Blossoms foolish loving spaces

Blossoms foolish loving spacesBlossoms
Foolish Loving Spaces
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Stockport-based group Blossoms have returned with their third record Foolish Loving Spaces. On the album they manage to take influence from some of the biggest icons in the pop world, all while keeping their Manchester-sounding roots well intact. By doing so they produce their most accomplished and best sounding work to date.

It’s no lie to say Blossoms have achieved a great amount of success in their short career so far. We all know them from songs like Charlemagne and I Can’t Stand it, though you may be surprised to discover the band have never had a top 40 single. This speaks so highly of their albums as a whole; they don’t rely on a big single and fill the rest of the tracklisting with fodder. This is especially true on their latest musical output.

Opening track If You Think This is Real Life is a joyous outpouring of melodic pop. Much in the vein of Abba, the vocal delivery is vibrant and the instrumentation incorporates every word that’s sung with a backing of synthesiser glamour. Lyrically the entire album is largely an observation of love and the ups and downs of being in it. This opening track is paired with some of the others so closely it could be a concept record.

The sharp-tongued lyricism all over the album is one of its key strengths. Lead single Your Girlfriend focuses on the possibly not-so-common subject of wanting to steal your mates’ significant other. Yet the story is told is with excessive charm, blissful melody, and an ever-so-cool slide guitar riff that repeats throughout.

The following track The Keeper follows in many of the same footsteps. It sounds like a celebration of a classic pop sound that’s lost its way in recent years. It’d be hard to argue this group aren’t one of the best modern examples of taking classic songwriter tropes and putting their own spin on them, as frontman Tom Ogden sings “Let’s spend this life as one, until we’re bones”.

Next up is the best track on the album, My Swimming Brain. The band have stated in interviews it was the song that came to them first and kicked off the record, which you can really tell upon first listen. This song contains all the foundations that hold this record in such a positive light. It sounds like a re-mastering of disco, giving it a modern lick and packaging it in a pop tune.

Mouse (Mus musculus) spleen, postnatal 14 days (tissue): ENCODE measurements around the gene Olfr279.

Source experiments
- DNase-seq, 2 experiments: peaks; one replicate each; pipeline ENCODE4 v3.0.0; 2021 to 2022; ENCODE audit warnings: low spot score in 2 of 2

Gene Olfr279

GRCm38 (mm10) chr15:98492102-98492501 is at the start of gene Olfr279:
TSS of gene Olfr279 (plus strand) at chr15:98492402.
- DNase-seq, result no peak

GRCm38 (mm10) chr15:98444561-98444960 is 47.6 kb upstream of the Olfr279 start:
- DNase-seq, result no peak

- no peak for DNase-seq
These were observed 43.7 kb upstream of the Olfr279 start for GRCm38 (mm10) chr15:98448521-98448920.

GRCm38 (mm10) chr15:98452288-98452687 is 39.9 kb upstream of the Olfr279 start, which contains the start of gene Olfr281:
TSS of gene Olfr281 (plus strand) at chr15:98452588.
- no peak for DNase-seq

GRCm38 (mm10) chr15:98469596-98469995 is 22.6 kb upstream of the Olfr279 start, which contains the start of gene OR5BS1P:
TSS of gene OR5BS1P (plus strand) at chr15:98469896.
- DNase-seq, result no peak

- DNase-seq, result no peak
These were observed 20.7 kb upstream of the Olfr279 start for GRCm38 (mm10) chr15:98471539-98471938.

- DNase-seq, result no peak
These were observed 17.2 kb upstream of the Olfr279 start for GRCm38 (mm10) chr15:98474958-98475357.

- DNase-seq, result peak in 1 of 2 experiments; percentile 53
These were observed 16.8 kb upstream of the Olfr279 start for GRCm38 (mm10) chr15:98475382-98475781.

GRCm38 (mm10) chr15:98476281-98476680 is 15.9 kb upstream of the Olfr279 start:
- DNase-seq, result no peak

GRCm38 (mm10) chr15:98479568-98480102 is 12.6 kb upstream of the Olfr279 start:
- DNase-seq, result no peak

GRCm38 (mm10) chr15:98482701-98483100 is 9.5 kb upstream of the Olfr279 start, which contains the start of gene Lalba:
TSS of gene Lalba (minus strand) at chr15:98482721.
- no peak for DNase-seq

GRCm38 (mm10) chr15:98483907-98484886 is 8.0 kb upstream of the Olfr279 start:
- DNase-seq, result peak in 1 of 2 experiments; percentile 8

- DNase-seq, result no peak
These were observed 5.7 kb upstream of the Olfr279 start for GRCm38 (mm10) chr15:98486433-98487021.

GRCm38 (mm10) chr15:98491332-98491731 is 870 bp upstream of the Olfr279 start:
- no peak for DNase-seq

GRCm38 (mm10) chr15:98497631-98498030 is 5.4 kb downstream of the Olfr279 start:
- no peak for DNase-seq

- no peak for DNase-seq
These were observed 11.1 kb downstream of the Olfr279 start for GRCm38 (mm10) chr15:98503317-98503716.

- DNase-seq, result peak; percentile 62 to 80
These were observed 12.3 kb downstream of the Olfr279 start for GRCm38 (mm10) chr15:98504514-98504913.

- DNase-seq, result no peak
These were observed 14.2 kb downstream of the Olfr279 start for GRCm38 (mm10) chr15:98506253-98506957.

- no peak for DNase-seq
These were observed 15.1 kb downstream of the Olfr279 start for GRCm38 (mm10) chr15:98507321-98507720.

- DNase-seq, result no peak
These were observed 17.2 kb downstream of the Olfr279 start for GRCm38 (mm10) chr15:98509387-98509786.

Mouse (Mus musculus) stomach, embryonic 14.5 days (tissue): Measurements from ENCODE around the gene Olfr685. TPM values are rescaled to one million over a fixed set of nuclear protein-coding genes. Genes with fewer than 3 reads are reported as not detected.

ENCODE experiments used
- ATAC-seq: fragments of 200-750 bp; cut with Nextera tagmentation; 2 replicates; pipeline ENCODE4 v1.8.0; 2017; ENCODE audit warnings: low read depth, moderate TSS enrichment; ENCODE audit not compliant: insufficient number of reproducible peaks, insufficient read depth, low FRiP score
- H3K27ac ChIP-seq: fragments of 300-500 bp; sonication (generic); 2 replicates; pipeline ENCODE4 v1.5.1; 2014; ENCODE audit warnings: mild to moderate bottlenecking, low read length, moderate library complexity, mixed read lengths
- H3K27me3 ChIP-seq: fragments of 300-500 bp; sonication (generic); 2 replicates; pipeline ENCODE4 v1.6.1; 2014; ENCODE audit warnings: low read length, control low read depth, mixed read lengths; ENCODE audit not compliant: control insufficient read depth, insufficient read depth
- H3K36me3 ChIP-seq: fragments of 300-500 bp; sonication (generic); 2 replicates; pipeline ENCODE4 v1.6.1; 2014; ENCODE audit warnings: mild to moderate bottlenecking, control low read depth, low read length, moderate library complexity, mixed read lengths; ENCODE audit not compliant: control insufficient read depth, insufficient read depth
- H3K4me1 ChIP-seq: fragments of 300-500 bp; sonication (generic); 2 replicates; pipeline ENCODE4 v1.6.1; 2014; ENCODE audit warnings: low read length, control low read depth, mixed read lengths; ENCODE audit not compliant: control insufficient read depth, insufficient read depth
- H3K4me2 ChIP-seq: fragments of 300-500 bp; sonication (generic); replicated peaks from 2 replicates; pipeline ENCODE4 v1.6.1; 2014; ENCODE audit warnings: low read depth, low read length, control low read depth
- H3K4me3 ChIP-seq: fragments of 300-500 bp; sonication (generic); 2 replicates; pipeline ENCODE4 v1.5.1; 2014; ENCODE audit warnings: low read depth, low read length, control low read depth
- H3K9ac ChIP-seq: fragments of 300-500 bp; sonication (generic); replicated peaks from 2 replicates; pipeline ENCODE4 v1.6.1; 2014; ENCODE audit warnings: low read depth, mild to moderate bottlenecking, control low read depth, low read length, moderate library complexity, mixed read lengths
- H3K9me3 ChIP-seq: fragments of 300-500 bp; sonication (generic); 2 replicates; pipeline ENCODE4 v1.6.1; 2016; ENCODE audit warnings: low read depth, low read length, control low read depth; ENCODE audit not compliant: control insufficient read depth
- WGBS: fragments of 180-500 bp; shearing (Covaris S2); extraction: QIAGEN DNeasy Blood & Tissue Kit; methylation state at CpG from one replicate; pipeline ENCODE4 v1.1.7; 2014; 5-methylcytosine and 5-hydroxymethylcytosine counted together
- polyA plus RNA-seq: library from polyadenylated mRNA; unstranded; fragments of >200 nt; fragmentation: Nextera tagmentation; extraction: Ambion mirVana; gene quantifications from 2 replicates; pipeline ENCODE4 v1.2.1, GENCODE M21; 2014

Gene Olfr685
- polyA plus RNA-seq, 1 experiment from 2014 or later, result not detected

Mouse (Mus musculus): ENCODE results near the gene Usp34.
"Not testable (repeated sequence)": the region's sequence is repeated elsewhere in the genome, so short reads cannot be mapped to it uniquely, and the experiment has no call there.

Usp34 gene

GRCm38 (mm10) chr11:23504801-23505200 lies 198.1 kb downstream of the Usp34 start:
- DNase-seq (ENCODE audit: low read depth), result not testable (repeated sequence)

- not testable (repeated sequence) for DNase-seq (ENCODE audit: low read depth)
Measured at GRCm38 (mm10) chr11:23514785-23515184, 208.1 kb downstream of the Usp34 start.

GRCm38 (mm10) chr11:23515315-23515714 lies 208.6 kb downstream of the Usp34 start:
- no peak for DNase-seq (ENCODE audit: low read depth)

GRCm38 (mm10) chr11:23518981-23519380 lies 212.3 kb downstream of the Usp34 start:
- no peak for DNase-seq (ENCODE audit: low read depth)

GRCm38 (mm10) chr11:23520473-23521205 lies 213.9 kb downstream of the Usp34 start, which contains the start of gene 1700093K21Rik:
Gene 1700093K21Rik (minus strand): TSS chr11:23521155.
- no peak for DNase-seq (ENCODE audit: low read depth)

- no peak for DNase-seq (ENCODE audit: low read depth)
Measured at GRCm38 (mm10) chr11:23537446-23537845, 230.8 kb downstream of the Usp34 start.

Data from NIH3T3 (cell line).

The power of the backing vocals is something that shouldn’t be ignored on this track, or throughout the album as a whole. They add an extra layer of excitement to the songs and help to certify that older sound which Blossoms seem to love conjuring up.

One of the strongest aspects of the album is that it never really seems to dip in form. Sunday Was a Friend of Mine is pure poetic lyricism. Oh No (I Think I’m In Love) features a falsetto chorus that sparks with elements of funk and dance. Romance, eh? sounds like the band were walking around the streets of Manchester, searching for the sound of The Stone Roses when they came up with the idea. It’s a relentless sounding record that never takes its foot off the gas.

By the time you’re done with closing track Like Gravity, all you’ll want to do is put the album on again. My favourite album of the year so far, and for me it’ll take some beating.

You can find Blossoms on Twitter and Facebook


All words by Jared Musson, find him on Twitter and see more of his work here

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Jared began contributing to Louder Than War in 2018 and has since conducted interviews, reviewed albums and live shows, and above all exhibited his passion for music. His varied taste means he can be found writing about anything from rock to indie to electronic and acoustic music in any given post.


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